Duley, a leading British photographer, is a triple amputee. He stepped on a landmine while taking photos of American soldiers in Afghanistan last year.
Anchor Lisa Mullins speaks with Duley about his road to recovery and his perspective on the Paralympics.
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Lisa Mullins: I’m Lisa Mullins and this is The World. Giles Duley is a leading British photographer. He takes portraits, mostly in black and white. He’s photographed former soldiers in Angola and refugees in Bangladesh, and U.S. Army soldiers on patrol in Afghanistan. It was on that assignment, last year in Afghanistan, that he almost lost his life. Duley lost both his legs and his left arm after he stepped on a land mine. After months of surgeries and rehabilitation, he’s now back at work taking pictures, and his first assignment is to be one of the official photographers at the Paralympic Games. Giles Duley is now in London. What is it like, Giles, to be on your first assignment after all that reahab and all those surgeries?
Giles Duley: I can’t even start to explain how fantastic it feels. You know, from the day one, in fact within minutes of the explosion, I remember thinking to myself, I can still see, I still have my right hand, in my mind I’m still a photographer. But the actual battle to put that into the practical elements of being able to walk and be up taking photographs, it’s been a long journey, and so it was a moment of a victory I guess to be going into the Paralympics.
Mullins: Tell us, if you will, Giles, what happened in Afghanistan?
Duley: Yeah, I was imbedded with a unit from the 101st Airborne and we were out on patrol. We’d been ambushed a few days in a row, and so we were going on patrol to check out one of the compounds where we’d been ambushed from. It was actually a relatively quiet moment. We’d surrounded the compound, everything seemed okay there. Guys had just laid a perimeter around and I turned to talk to one of them, and as I turned I felt the click and realized I’d stepped on an IED.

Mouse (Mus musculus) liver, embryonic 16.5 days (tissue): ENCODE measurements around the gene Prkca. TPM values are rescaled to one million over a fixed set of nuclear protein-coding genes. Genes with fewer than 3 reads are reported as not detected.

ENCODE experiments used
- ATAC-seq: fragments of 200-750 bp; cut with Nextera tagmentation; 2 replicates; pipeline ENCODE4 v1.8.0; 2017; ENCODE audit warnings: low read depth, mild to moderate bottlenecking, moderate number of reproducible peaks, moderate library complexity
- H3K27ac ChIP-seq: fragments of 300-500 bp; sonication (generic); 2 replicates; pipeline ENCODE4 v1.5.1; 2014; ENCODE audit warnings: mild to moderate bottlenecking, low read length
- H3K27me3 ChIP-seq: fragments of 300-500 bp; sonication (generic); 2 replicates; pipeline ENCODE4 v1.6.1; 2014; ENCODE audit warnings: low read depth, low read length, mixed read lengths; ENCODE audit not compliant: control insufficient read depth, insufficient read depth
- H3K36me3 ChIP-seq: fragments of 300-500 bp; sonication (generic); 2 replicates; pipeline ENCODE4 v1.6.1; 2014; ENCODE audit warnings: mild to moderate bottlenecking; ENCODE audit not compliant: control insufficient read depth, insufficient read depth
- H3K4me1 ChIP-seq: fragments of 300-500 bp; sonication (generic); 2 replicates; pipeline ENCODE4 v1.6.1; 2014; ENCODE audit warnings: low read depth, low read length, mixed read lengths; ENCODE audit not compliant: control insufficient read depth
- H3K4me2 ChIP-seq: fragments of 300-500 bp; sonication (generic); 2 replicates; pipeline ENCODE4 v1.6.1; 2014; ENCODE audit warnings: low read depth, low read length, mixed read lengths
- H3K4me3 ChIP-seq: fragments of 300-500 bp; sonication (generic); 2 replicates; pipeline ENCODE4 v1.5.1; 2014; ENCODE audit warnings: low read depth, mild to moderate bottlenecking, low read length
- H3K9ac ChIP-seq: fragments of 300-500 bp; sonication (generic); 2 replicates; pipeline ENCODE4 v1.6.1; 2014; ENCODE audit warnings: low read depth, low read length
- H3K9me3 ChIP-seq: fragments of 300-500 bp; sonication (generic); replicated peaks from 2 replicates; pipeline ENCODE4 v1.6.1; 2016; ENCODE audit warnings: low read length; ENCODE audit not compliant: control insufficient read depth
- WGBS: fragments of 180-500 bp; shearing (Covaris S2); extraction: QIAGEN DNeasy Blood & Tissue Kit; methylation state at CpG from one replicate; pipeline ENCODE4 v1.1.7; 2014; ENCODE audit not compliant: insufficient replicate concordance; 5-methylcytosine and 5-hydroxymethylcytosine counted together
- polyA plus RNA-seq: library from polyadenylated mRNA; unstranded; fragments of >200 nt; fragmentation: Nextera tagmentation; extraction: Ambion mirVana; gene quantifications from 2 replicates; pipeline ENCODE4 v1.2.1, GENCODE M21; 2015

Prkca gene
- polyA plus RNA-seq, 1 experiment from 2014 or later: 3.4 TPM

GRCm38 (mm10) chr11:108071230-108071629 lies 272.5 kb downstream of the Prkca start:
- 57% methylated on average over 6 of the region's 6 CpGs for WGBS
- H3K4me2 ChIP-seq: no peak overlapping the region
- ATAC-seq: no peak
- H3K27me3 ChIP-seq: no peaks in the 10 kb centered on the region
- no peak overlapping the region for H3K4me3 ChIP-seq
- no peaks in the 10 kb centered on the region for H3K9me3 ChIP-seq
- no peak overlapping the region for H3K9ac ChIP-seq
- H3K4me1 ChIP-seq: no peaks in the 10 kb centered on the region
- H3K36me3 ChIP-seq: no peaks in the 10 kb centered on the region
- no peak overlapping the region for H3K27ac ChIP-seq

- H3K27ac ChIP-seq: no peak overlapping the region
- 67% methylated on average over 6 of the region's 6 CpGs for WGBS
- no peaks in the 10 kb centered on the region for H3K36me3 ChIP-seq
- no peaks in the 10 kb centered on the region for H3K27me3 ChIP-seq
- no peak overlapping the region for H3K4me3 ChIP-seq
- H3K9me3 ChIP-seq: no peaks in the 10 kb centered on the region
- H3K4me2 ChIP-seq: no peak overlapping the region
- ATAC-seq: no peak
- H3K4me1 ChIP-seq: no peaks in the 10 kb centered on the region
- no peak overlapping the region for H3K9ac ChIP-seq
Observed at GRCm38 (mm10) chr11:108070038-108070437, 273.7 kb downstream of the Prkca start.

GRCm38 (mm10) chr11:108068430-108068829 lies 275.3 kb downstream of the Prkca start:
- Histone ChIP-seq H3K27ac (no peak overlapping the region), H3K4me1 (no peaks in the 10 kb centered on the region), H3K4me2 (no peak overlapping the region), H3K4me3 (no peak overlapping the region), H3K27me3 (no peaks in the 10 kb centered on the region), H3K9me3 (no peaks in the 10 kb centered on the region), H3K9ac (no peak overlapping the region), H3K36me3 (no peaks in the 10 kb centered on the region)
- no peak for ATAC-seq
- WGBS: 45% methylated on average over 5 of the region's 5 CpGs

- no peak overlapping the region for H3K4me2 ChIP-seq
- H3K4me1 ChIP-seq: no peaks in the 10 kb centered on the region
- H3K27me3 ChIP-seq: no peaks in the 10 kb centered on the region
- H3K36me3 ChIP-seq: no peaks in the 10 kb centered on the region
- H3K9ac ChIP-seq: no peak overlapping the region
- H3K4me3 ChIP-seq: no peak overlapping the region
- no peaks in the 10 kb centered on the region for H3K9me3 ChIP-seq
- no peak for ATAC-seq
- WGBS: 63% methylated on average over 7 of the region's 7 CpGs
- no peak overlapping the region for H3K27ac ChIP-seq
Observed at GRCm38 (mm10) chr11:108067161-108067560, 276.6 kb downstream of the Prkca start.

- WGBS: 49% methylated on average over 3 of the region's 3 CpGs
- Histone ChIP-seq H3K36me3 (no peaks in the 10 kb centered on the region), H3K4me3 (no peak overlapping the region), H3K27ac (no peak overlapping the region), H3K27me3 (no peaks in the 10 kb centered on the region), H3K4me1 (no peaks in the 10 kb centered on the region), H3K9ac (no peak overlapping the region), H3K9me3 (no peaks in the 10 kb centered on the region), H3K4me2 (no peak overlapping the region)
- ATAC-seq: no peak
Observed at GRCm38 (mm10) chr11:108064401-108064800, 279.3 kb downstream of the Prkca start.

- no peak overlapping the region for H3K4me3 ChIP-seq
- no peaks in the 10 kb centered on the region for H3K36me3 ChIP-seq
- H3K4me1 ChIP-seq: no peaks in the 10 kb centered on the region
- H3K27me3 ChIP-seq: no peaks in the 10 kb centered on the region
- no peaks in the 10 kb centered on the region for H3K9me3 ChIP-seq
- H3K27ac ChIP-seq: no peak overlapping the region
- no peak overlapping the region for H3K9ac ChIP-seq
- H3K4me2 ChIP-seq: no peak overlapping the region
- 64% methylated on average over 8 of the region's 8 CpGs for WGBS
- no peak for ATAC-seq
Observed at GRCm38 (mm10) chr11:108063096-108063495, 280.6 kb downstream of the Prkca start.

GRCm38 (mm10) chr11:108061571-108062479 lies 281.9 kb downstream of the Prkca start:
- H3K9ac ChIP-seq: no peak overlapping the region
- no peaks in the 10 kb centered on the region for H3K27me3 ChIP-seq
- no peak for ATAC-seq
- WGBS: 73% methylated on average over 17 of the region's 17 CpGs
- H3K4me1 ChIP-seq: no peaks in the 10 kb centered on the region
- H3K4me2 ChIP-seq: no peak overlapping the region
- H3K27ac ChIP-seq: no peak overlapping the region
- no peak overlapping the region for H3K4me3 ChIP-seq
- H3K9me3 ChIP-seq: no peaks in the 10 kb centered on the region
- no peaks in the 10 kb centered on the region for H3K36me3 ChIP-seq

Mullins: An improvised explosive device.
Duley: That’s right.
Mullins: And then what?
Duley: I never actually lost consciousness. I just remember a huge, great white heat, I would describe it as, a sensation of flying through the air, and then I landed with a thud on my side, and immediately it was clear that I’d lost my legs and my arm. I remember looking up and seeing a little bit of boxer shorts in the trees and thinking that wasn’t a good sign. But I was lucky, I mean, the guys with me, one of the chief medics from the 101st happened to be on the patrol, the sergeant on the patrol, they were fantastic. They got to me quick, got the tourniquets on, chatting to me and really just were incredible and saved my life.
Mullins: There’s so much to talk about in terms of your own story, but can you maybe encapsulate for us what the road to recovery was like?
Duley: You know, it’s been difficult in the sense of every time you think you’re getting somewhere, another operation is needed or some other setback. I’ve had 30 operations in the last 18 months and each one of them has come with its own difficulties. When I came back to the U.K. I succumbed to some severe infections, lung infections, my kidneys stopped working. I spent 45 days in intensive care. Two times my family was called in pretty much to say their goodbyes. I was in a coma at that stage. My right hand was pretty much rebuilt, but I was never really sure I’d be able to use it fully. So the idea of even living independently was out of the question at the beginning.
Mullins: So bring us where you are today. You are now photographing the Paralympics. Who’s your client?
Duley: Yeah, I’m working for Ottobock, who are the technical partners of the Paralympics. Basically, they are a prosthetics company and they are doing all the maintenance on limbs, wheelchairs, you name it, they’re fixing it in their workshop there. So they approached me a few months ago about coming in. At that stage I was still actually in my wheelchair and wasn’t sure I’d be able to so it, but it was great because it set me a goal, set me something I was aiming to do.
Mullins: And I wonder, so you’re operating with a fully functioning right arm, is that correct?
Duley: That’s right, yeah.
Mullins: And left arm, does it exist at all?